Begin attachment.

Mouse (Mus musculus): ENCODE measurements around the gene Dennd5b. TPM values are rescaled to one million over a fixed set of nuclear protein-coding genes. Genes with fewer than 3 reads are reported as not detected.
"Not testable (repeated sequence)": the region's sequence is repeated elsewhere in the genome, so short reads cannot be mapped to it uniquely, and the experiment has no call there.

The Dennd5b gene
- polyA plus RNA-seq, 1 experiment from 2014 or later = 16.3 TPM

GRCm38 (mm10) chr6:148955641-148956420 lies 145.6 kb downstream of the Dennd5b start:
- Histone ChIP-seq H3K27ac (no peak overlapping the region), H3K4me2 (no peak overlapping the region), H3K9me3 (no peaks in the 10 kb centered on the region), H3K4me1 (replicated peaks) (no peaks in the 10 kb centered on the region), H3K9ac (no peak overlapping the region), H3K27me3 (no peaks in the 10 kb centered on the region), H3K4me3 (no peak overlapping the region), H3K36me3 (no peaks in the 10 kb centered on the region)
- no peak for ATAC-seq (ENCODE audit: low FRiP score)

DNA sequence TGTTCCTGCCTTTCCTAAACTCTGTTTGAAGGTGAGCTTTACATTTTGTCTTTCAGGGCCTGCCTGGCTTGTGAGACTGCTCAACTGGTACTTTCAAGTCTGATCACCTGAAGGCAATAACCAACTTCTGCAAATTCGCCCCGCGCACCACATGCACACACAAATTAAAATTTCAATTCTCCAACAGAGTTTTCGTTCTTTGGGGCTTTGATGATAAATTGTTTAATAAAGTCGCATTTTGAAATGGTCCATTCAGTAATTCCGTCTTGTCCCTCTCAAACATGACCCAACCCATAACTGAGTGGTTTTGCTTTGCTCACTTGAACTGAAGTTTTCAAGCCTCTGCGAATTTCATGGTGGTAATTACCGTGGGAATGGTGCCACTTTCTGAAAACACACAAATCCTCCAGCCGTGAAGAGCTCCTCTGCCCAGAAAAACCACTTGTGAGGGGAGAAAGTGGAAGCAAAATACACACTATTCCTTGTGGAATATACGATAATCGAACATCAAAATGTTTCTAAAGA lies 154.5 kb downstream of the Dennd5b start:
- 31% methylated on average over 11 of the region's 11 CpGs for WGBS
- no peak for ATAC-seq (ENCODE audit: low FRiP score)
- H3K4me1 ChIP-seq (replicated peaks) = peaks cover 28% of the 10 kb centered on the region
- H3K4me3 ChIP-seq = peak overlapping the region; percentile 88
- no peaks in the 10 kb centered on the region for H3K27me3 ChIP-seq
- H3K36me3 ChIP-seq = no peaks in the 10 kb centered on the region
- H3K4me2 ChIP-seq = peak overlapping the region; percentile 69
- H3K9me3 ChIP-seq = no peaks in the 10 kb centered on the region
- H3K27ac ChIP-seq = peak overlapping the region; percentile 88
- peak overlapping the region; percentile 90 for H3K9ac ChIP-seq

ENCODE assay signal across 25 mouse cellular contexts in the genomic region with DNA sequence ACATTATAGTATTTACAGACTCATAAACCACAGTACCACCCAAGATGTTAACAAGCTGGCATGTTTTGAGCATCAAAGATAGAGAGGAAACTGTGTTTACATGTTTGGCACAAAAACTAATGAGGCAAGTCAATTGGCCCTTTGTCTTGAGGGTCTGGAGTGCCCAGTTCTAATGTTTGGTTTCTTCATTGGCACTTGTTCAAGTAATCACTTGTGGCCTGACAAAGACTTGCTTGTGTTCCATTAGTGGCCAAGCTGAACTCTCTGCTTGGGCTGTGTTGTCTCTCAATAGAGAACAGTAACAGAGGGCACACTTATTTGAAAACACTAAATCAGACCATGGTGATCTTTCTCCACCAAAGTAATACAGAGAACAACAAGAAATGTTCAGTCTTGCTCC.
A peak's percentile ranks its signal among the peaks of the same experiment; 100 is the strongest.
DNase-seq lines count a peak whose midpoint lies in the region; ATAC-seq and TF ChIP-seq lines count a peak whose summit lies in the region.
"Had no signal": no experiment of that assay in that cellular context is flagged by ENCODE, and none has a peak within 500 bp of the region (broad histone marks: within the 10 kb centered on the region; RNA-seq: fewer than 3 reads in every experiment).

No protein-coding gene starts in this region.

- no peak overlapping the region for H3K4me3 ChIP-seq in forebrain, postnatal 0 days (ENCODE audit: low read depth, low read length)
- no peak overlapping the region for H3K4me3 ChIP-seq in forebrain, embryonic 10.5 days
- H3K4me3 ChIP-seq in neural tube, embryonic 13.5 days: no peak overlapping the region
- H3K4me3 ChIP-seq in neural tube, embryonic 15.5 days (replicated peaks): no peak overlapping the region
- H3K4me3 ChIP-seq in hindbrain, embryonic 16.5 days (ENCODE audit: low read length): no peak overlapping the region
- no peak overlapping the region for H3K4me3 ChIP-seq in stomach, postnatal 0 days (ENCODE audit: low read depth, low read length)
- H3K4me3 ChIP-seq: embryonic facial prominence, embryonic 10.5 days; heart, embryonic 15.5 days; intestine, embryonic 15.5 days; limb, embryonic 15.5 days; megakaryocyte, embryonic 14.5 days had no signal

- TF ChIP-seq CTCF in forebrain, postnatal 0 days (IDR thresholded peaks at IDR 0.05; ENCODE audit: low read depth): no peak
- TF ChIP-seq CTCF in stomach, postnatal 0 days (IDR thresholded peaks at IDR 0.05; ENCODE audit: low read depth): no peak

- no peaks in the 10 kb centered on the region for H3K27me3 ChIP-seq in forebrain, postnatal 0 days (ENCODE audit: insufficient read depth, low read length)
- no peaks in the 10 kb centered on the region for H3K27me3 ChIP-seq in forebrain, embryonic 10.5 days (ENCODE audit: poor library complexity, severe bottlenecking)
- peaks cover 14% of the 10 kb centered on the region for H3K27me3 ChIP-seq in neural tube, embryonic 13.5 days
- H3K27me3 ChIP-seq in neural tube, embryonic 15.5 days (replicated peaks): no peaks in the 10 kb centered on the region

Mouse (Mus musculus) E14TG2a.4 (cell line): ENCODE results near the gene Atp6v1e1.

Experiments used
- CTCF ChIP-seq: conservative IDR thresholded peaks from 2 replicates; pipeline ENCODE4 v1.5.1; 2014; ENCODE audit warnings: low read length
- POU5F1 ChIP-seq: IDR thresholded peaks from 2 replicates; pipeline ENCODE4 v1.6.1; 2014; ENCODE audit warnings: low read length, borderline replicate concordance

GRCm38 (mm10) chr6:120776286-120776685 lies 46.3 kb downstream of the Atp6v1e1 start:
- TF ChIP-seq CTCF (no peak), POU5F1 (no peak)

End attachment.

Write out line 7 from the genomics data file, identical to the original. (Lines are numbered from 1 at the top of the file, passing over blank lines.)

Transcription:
- no peak for ATAC-seq (ENCODE audit: low FRiP score)